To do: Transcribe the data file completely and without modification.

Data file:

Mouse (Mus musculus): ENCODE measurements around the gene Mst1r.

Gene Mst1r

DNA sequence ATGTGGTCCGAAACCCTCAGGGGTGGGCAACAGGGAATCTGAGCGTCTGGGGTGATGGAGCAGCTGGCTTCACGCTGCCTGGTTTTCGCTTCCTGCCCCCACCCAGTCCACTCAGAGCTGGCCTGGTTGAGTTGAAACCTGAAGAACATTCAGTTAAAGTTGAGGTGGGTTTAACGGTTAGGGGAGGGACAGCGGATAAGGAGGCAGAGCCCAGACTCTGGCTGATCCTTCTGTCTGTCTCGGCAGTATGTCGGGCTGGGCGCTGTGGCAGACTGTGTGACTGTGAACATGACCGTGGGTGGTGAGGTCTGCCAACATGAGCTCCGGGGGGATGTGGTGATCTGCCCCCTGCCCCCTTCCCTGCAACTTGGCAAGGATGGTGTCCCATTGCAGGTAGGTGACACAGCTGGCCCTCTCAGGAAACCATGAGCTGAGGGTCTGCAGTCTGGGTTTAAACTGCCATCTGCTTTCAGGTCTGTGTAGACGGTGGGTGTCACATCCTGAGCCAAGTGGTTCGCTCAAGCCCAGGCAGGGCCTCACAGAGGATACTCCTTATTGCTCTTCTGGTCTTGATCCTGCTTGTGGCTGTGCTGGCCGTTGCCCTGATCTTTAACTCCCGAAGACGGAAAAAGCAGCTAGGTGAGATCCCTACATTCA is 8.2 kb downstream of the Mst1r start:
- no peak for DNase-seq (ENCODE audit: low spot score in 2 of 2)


Mouse (Mus musculus): ENCODE measurements around the gene Mst1r.

Gene Mst1r

DNA sequence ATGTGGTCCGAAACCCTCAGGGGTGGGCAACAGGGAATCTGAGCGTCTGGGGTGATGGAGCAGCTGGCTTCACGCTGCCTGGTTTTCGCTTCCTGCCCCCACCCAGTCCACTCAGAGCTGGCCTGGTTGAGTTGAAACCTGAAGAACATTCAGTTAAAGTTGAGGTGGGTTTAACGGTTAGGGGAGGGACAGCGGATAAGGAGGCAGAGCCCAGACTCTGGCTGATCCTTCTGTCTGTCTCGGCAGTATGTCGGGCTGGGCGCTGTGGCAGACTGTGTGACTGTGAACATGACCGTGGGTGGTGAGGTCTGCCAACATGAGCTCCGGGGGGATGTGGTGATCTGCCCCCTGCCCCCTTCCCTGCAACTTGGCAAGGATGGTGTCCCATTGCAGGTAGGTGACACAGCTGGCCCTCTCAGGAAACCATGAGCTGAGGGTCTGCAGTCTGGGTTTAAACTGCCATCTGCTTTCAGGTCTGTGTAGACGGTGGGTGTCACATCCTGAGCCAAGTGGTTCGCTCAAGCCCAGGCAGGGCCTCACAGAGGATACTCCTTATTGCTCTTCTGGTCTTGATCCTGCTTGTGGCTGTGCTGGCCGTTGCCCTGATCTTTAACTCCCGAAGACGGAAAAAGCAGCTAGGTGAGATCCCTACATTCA is 8.2 kb downstream of the Mst1r start:
- no peak for DNase-seq (ENCODE audit: low spot score in 2 of 2)